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No Excuses

Posted by Filed Under: Running Tips

running tipsSometimes it’s gets boring doing the same old run over and over again with your iPod as your only training companion. While music can be a great asset and motivator to your workouts, have you through about running with a partner, friend, or even a group?

Running with a group is sometimes the easiest since most cities have at least one local running group, often affiliated with a running store or health club. If you have never run with a group, you should give it a try. It’s a great way to meet people with similar interests, stay motivated and learn new things about running from the veterans, as well as helping out the newbies if you aren’t one. Unless a running group is very small, there are usually several groups of runners from the speedsters, to the average runner, and even the slow back-of-the-packers. t’s not too difficult to find your place and run at a comfortable pace.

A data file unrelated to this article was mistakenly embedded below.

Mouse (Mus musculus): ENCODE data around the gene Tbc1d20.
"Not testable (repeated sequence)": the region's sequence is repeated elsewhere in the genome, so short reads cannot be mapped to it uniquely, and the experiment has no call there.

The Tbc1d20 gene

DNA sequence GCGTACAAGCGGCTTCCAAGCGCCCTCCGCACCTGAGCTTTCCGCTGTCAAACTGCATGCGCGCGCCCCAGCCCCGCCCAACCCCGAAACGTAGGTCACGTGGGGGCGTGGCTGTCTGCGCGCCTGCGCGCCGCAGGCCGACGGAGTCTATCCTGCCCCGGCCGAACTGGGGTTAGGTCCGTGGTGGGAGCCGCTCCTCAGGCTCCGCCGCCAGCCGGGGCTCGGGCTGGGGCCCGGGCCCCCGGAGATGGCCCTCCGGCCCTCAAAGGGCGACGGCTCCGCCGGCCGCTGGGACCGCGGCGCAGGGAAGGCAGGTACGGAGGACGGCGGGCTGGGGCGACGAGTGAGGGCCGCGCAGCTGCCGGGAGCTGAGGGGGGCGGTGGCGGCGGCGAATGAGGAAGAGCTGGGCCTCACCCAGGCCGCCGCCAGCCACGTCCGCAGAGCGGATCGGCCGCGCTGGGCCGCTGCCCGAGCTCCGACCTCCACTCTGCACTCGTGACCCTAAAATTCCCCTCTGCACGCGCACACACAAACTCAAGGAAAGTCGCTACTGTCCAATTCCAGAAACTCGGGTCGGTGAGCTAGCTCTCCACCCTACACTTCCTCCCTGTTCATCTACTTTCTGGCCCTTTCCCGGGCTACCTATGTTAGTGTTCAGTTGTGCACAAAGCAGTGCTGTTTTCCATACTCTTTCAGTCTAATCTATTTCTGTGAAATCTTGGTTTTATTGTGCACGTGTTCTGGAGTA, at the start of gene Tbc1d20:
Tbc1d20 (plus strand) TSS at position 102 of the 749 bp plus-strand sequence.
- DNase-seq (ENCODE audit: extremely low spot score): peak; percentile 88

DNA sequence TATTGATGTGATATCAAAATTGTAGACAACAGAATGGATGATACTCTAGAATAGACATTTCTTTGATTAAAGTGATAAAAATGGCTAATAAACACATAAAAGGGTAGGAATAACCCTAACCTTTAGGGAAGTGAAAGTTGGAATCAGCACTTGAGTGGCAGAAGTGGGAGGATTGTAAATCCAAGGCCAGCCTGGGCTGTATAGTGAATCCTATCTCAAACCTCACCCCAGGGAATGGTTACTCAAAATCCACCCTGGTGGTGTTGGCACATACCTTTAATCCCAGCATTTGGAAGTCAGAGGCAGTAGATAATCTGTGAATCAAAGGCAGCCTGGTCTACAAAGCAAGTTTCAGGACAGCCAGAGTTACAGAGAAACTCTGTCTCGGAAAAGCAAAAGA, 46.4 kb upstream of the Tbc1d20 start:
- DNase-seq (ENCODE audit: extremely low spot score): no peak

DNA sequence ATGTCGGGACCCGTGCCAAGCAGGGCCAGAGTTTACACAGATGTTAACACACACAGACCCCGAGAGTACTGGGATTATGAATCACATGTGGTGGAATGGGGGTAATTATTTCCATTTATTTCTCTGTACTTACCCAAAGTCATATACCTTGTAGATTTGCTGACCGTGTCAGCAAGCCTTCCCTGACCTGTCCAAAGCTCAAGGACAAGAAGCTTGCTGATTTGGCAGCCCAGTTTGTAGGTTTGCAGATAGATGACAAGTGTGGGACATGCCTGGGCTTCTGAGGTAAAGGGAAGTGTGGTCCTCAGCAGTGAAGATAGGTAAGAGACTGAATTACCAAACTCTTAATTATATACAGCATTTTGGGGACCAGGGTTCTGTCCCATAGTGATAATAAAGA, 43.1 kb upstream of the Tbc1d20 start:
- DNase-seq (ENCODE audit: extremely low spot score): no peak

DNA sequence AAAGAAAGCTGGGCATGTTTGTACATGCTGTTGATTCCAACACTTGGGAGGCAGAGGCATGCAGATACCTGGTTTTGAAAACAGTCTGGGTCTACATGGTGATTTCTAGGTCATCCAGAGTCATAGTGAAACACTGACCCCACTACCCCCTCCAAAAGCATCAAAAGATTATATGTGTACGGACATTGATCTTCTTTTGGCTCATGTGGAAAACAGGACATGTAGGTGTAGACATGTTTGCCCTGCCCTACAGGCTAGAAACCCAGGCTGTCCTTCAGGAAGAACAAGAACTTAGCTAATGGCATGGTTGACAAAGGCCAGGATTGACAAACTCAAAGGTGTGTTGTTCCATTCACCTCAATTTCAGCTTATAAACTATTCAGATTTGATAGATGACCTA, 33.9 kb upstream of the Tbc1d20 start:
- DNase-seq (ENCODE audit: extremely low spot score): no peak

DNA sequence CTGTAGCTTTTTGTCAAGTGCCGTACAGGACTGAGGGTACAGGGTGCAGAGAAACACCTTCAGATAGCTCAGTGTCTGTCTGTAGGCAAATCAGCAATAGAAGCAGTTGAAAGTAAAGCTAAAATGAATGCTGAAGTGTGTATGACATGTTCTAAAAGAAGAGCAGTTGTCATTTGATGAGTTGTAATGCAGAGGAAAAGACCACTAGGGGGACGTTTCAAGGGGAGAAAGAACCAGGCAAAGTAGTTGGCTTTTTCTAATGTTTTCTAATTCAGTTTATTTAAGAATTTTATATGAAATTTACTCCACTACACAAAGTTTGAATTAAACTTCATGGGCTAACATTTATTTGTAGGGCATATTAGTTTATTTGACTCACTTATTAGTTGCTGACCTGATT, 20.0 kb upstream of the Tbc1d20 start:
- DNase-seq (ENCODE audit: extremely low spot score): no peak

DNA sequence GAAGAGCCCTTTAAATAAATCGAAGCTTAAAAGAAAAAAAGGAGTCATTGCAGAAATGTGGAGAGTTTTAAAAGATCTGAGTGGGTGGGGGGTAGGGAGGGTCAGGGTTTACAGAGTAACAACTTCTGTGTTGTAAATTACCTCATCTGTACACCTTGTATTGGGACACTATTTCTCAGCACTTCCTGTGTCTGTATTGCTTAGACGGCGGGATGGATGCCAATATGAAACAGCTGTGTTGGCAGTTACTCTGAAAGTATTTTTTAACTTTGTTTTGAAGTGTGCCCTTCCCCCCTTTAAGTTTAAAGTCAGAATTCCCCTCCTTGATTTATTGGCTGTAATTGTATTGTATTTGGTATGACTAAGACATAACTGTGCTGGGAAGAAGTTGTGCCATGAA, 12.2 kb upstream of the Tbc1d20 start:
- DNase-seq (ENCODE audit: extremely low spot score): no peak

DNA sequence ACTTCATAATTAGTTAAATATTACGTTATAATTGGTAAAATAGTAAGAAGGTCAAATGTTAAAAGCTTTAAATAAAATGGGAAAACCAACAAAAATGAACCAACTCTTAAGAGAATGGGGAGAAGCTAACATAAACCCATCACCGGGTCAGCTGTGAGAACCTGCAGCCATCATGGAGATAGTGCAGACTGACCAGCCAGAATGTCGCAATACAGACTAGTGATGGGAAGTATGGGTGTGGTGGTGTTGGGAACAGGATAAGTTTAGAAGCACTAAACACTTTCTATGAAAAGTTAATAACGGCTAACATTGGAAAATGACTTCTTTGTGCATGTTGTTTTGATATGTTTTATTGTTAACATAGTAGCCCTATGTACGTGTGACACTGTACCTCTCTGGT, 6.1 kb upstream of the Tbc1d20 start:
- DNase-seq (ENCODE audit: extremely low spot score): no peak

Training partners are a different story. Sometimes it can be challenging to find someone who runs that you get along with, has a similar schedule, and is running a similar distance and pace as you. If you are lucky enough to have a running partner there are a few things to keep in mind. Don’t let differences in running intimidate you from running together. Most of these can be handled with simple work arounds. Here are a few examples:

What if I’m too slow?